There are scores more that really need to be written down.

There could be a cue there EP..........:default_biggrin:

I bet it would be a great read!

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She is six six at the top of the pulpit rail . Probably a bit less with full tanks. I will measure again on Saturday. The rails match the profile further back. 

 

She is a 1953 broom commander 38 x 10ft 6

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She is a 1953 broom commander 38 x 10ft 6"

Just a little-un then!    But arguably the best example of her class afloat today

Griff

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Many thanks Charlie, who am I to disagree.

 

M

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Just had two fantastic days up at Hickling

Can tell you tonight there is fag paper width between the Richardsons boats up at the pub at Hickling Broad.  26 years ago we were up there ,  with this weather ,  quite like old times.

 

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its lucky that Norfolk isnt likely to get the rain they are predicting for down this way tonight then, thundery showers and 30mm of rain, that 30mm might be all that was needed to stop them getting back through.

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This is how it used to be,  pilot run off his feet for a change.  Shame about the duck and goose poo you have to wade through to get to the pilots office.   Fantastic weather everyone making the most of it.

Hubby caught huge Bream up there.  They were like dinner plates.

 

 

 

 

 

 

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2 hours ago, Hylander said:

This is how it used to be,  pilot run off his feet for a change.  Shame about the duck and goose poo you have to wade through to get to the pilots office.   Fantastic weather everyone making the most of it.

Hubby caught huge Bream up there.  They were like dinner plates.

 

 

 

 

 

 

A Dover Sole the size of a dinner plate is more my style. With just some really fresh salad and a glass of Pouilly Fuisse.  Perhaps a little coleslaw and sauerkraut on the side.

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18 minutes ago, ChrisB said:

A Dover Sole the size of a dinner plate is more my style. With just some really fresh salad and a glass of Pouilly Fuisse.  Perhaps a little coleslaw and sauerkraut on the side.

Oh happy memories! I would just suggest that Dover sole would be best with a Pouilly Fumé or a Sancerre. Or maybe a Chablis, from just a bit further north.

Pouilly Fuissé is the only accompaniment for lobster, especially a thermidor.

Oh! Excuse me! My tastebuds are taking over. I had better go outside for a moment!

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4 minutes ago, Vaughan said:

Oh happy memories! I would just suggest that Dover sole would be best with a Pouilly Fumé or a Sancerre. Or maybe a Chablis, from just a bit further north.

Pouilly Fuissé is the only accompaniment for lobster, especially a thermidor.

Oh! Excuse me! My tastebuds are taking over. I had better go outside for a moment!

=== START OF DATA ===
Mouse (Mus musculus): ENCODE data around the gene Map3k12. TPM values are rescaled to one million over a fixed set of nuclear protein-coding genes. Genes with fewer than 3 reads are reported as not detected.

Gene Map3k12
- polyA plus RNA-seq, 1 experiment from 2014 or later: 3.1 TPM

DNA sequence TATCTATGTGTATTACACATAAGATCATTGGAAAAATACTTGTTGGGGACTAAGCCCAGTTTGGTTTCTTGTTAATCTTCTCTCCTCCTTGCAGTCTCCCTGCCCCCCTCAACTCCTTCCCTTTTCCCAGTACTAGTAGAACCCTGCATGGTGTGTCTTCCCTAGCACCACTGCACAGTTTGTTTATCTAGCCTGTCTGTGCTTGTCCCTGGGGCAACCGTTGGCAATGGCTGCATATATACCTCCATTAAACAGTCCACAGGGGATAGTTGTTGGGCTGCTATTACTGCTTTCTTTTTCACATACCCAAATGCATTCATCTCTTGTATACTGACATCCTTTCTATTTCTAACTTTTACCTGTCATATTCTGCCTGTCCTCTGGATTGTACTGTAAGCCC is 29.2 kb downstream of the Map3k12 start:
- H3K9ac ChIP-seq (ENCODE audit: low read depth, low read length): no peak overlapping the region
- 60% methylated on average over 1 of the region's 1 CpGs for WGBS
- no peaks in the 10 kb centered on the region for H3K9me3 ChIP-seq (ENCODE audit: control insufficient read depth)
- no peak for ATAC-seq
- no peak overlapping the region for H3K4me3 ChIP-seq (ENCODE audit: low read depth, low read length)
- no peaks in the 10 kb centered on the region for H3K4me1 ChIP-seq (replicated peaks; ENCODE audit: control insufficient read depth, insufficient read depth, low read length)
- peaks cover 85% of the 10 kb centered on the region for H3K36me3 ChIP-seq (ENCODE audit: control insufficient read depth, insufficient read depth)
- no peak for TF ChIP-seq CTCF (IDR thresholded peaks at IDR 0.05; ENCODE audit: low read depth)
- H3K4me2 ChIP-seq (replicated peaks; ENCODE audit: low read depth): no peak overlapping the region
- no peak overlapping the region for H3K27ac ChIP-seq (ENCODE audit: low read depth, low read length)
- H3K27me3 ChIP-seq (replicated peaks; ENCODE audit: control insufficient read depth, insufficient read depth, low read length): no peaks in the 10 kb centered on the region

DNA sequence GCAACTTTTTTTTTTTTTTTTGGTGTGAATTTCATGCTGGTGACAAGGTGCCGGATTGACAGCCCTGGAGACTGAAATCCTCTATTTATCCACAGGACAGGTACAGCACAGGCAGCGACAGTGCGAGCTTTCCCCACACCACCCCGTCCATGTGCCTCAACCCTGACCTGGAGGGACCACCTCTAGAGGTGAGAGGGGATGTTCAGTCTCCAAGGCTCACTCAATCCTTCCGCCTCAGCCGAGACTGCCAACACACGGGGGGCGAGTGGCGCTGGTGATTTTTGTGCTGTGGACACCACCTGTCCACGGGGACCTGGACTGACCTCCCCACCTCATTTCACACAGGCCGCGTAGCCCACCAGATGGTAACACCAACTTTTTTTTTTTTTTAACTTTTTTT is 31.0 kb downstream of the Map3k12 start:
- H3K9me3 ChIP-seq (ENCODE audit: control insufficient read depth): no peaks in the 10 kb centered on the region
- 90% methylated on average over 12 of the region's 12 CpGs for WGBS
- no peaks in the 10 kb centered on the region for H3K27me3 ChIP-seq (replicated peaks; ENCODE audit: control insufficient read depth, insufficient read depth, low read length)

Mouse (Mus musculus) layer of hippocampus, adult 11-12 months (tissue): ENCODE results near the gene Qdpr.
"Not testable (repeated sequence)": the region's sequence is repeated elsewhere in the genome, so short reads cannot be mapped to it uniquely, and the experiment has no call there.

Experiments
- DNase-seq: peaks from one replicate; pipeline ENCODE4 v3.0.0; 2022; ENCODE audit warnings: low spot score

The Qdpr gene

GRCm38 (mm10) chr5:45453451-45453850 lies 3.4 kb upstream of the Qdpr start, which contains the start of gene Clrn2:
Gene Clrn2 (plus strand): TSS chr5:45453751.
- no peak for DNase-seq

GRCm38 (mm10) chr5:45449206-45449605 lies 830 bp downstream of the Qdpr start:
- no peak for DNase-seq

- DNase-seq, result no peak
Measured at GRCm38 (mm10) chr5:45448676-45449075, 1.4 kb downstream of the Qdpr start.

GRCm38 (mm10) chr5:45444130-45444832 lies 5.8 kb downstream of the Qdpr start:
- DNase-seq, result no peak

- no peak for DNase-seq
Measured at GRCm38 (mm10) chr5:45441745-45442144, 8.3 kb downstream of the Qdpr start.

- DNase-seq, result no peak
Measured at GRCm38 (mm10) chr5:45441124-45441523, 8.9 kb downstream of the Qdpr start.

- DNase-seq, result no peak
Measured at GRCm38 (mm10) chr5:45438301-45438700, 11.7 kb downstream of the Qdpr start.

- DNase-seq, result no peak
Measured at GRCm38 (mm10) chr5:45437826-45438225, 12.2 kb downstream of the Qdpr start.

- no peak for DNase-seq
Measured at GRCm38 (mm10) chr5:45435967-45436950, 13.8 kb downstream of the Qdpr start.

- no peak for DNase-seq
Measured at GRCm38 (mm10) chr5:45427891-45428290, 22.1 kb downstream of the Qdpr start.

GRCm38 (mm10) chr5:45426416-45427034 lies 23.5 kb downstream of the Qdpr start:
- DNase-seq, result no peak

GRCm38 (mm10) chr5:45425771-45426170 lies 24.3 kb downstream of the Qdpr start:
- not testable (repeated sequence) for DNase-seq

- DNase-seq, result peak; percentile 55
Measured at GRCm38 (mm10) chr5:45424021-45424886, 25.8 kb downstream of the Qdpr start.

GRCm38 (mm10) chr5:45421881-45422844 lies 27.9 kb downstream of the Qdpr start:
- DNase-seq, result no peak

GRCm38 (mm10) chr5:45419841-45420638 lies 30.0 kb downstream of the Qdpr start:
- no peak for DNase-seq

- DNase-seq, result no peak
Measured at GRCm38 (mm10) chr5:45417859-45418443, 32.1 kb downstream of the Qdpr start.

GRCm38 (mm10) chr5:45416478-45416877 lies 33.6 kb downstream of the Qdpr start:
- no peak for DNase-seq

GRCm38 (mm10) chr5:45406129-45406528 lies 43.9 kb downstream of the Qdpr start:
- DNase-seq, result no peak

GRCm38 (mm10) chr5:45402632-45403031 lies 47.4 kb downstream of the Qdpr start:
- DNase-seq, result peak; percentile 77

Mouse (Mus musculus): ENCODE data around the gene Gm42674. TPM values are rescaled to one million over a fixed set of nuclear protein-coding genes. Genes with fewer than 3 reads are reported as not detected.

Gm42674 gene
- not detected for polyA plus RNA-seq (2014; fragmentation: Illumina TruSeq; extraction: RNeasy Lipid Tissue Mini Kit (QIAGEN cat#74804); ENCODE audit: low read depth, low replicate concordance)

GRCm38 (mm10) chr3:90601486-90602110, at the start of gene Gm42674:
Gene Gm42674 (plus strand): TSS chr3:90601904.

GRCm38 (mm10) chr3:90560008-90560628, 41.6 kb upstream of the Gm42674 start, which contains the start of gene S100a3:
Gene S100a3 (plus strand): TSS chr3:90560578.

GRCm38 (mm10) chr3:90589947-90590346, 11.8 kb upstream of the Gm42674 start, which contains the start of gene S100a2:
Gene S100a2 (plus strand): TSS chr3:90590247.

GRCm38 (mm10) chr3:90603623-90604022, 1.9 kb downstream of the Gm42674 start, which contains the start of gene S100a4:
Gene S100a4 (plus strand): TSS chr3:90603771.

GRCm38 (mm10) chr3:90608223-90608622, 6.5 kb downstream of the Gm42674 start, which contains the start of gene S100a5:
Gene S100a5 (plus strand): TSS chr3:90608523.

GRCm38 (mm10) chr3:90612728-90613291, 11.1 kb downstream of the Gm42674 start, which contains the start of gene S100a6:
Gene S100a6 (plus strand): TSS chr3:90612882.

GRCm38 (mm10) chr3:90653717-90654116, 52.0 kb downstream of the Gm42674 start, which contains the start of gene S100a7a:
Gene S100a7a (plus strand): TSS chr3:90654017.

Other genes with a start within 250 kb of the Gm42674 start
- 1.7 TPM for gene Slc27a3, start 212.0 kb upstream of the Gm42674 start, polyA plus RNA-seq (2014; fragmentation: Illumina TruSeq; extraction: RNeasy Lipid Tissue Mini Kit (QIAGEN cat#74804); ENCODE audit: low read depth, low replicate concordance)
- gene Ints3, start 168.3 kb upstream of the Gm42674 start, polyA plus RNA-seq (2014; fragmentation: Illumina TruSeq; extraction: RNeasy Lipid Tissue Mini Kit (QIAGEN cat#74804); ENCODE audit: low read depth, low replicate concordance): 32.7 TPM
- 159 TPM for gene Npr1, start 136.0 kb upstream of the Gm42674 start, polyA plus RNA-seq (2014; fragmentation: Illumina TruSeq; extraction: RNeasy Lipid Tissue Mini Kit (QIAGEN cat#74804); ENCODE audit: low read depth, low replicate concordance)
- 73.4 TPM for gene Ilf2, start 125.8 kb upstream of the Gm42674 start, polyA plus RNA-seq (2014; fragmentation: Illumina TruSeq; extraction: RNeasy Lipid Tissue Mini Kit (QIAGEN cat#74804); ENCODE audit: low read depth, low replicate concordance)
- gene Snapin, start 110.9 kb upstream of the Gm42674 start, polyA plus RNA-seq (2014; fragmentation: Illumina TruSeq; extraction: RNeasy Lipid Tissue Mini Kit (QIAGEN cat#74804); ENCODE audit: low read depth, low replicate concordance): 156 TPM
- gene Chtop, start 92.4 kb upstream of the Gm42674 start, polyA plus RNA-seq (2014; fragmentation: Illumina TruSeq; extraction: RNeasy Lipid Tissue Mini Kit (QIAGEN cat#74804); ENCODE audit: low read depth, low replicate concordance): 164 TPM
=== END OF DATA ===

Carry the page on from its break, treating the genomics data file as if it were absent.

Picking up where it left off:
We must meet up when you are next over, and lets have the lot and decide then!

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There are some really smashing moorings up there.      Such a shame it is a rarity that holiday makers cannot get up their that often with their boats.  Not only the moorings shown in the piccy but a load of others.    What a waste.

 

 

HICKLING 2018.jpg

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1 hour ago, Hylander said:

There are some really smashing moorings up there.      Such a shame it is a rarity that holiday makers cannot get up their that often with their boats.  Not only the moorings shown in the piccy but a load of others.    What a waste.

 

 

HICKLING 2018.jpg

Look upon it as a bonus.

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All it needs is a boatbuilder to once again build the boats, which will go under the low bridges. But, while the latest 'must haves' mean only 'high & mighty' designs are being built, then the areas above the low bridges will remain quiet and under used. I realise that the river levels appear, for whatever reason, to be a little higher than they once were. But historically, broads boatbuilders have adapted their designs, to utilise all the available navigation. 

Perhaps, one day. more hire boatyards will see the potential for boats, that are able to use all of the navigable Norfolk Broads and build them again. Or, maybe those days are gone and our need for 'creature comforts' mean wide beam, high air draft, boats are going to be the only ones built. A pity really, because people are missing out on some of the most beautiful parts of the Norfolk & Suffolk Broads. But, for those that want them, there are still a few boats that will still pass under Potter Heigham, Wroxham & Beccles bridges, you've just got to find and hire (or buy) them...

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there is a lovely little mooring on candle dyke, where Polly and I moored up after the salhouse meet, it was just big enough for a yacht and a martham cruiser, and perfectly placed to get back to the yard next morning.

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1 hour ago, grendel said:

there is a lovely little mooring on candle dyke, where Polly and I moored up after the salhouse meet, it was just big enough for a yacht and a martham cruiser, and perfectly placed to get back to the yard next morning.

Is it called Slea .....  I cannot recall the name ,  we stayed on a single mooring the first day.   We hired Bittern.  Came back to the holiday cottage with the boat and then went off again the next day.   Will say it is quite an education watching privateers over staying at the 24 hour mooring.  Watched all the tricks,  turning the boat,  moving up a couple of boats.   

 

 

 

 

 

 

 

 

 

 

 

 

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It's a lovely part of the broads we are lucky to be on this side of the bridge, I see so many people come up from potter and instantly turn left towards Hickling and Horsey without exploring down to West Somerton through Martham Broad. It's well worth a visit even for the crystal clear water and the sheer amount of wildlife you can see.

Sent from the Norfolk Broads Network mobile app

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I once sailed a Matham Boat half-decker up the channel to Martham Broad & back without needing to tack (its a bit narrow anyway for that!).  Fishermen never heard us coming...